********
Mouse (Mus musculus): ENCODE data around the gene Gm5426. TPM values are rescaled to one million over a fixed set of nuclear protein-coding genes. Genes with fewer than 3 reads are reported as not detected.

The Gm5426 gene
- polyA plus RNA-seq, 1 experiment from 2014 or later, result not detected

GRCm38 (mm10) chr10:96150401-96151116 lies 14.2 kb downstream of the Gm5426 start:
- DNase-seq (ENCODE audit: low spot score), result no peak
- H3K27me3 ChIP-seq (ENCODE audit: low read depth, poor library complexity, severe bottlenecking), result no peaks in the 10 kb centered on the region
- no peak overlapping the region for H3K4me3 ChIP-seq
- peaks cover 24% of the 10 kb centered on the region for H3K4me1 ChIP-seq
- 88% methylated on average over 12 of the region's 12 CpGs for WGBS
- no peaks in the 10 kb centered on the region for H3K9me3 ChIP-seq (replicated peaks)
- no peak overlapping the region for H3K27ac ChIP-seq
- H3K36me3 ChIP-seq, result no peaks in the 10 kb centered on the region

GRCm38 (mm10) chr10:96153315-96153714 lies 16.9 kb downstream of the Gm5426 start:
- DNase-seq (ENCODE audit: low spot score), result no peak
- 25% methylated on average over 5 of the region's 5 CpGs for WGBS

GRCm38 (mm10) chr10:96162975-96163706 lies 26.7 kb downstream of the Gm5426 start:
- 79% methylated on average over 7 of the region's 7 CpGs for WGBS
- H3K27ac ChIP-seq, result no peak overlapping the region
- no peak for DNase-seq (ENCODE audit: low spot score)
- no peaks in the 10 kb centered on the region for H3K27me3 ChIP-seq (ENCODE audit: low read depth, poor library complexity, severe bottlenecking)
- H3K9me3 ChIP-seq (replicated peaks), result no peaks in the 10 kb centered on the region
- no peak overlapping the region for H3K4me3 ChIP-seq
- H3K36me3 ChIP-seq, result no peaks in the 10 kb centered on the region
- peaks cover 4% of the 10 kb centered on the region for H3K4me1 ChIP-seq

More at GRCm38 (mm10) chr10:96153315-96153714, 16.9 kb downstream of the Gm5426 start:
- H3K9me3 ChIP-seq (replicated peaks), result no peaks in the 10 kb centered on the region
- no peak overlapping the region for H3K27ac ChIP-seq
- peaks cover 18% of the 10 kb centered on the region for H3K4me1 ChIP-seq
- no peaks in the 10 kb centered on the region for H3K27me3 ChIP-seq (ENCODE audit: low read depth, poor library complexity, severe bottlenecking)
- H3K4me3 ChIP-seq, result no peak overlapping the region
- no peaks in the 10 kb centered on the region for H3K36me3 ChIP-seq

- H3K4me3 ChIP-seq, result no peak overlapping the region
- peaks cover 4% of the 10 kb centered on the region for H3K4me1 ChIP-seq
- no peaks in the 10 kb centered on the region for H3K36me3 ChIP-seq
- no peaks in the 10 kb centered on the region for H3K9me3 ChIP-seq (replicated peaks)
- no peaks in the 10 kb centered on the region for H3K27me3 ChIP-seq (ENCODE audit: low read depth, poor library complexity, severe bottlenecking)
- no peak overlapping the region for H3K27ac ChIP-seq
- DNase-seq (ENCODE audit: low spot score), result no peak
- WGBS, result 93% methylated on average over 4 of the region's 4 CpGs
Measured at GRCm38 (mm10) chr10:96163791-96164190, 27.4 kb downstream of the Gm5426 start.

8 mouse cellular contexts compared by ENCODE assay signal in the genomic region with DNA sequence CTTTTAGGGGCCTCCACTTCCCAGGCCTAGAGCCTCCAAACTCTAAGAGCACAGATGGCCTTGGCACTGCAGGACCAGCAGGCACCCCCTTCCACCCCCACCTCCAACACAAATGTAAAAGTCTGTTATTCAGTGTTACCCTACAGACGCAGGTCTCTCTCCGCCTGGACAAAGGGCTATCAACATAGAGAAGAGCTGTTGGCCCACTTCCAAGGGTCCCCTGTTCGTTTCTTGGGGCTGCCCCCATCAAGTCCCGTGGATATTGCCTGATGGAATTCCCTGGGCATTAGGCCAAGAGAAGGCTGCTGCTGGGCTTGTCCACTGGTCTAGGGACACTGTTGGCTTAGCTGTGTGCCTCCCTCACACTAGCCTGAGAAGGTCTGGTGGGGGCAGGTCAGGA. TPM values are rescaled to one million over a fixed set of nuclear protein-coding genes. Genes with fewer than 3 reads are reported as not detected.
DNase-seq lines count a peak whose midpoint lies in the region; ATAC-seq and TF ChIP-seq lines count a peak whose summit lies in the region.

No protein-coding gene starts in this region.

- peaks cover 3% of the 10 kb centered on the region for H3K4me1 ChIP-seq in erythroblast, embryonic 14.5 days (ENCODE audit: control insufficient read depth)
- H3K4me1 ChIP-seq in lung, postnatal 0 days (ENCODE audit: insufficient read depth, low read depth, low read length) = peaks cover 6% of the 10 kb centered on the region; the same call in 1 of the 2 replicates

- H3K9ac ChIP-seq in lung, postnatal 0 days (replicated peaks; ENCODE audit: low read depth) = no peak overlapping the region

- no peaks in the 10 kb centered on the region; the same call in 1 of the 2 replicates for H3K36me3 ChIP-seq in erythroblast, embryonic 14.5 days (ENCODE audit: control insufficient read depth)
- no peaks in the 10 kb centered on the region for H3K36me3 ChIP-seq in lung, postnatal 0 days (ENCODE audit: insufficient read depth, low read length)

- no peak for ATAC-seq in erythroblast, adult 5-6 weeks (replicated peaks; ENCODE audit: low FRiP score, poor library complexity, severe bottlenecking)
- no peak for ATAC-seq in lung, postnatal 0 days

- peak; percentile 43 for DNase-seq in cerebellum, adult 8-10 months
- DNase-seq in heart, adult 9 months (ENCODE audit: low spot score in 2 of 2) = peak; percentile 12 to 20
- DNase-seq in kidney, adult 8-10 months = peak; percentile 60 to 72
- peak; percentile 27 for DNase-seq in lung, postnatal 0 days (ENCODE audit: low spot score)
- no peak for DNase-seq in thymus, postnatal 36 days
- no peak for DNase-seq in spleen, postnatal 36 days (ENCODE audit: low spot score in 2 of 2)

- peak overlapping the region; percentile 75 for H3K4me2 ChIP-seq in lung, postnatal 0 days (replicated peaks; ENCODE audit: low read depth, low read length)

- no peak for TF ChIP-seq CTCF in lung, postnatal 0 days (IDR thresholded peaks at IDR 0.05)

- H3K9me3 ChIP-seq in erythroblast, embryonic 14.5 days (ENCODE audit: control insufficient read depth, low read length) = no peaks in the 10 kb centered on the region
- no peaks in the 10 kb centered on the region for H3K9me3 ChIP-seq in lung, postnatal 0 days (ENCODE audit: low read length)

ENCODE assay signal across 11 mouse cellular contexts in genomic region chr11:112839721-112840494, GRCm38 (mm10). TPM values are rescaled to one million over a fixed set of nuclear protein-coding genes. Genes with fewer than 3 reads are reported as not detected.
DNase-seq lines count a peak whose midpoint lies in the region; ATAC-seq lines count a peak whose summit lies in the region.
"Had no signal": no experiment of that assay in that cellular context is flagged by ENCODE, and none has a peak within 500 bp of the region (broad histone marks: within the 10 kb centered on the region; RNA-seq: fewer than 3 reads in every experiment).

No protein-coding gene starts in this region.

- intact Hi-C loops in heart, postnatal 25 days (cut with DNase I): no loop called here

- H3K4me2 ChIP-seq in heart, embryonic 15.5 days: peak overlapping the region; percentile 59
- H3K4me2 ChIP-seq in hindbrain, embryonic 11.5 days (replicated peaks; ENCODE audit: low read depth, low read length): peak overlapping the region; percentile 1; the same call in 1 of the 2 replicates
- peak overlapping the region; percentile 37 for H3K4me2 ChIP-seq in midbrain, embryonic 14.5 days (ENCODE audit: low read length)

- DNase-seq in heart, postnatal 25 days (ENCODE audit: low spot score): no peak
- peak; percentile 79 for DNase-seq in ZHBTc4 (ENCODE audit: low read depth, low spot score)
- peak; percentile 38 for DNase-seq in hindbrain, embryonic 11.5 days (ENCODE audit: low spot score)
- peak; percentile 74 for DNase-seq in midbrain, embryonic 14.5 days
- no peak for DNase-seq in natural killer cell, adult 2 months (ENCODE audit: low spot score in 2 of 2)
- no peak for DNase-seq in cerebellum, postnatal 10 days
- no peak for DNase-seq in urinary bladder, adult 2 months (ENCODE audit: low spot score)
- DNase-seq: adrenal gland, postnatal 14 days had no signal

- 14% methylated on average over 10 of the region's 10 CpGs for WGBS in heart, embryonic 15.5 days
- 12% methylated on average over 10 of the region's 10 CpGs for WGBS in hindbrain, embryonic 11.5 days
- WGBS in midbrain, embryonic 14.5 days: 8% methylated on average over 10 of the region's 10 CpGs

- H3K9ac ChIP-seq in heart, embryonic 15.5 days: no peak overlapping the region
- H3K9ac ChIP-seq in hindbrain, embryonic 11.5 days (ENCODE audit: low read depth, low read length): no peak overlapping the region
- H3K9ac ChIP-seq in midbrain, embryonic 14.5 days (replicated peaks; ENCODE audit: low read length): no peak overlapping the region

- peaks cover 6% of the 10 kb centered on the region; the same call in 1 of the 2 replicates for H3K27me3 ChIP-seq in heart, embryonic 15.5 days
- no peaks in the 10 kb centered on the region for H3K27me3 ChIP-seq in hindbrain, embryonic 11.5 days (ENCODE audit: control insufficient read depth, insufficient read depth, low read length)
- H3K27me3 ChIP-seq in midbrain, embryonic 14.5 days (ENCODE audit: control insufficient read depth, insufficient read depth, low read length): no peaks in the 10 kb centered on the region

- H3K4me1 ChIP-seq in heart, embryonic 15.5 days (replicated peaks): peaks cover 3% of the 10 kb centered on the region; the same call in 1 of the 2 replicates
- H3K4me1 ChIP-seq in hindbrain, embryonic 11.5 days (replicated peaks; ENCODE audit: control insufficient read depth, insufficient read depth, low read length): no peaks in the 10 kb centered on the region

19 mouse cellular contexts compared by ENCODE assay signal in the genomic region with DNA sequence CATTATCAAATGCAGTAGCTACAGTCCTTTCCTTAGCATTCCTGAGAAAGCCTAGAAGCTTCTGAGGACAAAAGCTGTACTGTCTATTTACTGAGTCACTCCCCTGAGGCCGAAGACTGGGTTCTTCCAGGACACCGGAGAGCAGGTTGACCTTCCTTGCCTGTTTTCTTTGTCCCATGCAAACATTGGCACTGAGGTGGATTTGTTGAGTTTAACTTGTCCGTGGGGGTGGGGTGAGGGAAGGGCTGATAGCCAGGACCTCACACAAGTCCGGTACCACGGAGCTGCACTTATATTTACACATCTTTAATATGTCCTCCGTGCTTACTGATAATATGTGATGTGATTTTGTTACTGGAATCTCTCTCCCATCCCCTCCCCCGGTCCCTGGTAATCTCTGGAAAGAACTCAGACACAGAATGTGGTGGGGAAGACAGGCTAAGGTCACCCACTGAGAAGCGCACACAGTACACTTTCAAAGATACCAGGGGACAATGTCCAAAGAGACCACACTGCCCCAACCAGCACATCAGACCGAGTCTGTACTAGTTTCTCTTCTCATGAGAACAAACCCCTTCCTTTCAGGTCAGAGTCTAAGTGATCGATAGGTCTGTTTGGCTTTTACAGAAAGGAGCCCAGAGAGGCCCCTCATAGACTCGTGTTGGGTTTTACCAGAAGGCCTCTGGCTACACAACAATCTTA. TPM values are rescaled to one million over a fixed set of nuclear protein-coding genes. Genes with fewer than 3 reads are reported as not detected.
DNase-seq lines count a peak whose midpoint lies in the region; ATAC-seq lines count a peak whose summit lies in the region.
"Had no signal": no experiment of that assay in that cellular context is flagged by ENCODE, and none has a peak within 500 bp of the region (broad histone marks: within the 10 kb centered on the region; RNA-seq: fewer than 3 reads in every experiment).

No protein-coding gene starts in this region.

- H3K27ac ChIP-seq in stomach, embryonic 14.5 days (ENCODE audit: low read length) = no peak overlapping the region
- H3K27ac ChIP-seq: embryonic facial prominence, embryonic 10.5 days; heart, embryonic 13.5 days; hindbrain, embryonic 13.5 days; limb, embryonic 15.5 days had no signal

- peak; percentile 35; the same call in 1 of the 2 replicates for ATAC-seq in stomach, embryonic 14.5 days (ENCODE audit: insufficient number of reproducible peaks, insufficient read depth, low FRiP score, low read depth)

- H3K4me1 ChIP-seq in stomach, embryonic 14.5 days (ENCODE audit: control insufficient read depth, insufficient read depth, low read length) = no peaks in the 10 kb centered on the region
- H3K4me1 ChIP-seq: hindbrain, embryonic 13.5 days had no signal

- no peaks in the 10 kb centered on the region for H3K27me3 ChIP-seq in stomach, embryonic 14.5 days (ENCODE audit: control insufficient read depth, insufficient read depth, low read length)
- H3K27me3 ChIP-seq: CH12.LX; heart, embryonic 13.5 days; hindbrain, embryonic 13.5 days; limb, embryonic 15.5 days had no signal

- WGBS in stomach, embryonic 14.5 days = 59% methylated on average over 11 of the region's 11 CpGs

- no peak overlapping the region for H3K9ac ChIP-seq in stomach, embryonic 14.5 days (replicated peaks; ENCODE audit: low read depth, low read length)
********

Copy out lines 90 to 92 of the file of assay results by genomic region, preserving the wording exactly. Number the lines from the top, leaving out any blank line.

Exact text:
"Had no signal": no experiment of that assay in that cellular context is flagged by ENCODE, and none has a peak within 500 bp of the region (broad histone marks: within the 10 kb centered on the region; RNA-seq: fewer than 3 reads in every experiment).

No protein-coding gene starts in this region.

- H3K27ac ChIP-seq in stomach, embryonic 14.5 days (ENCODE audit: low read length) = no peak overlapping the region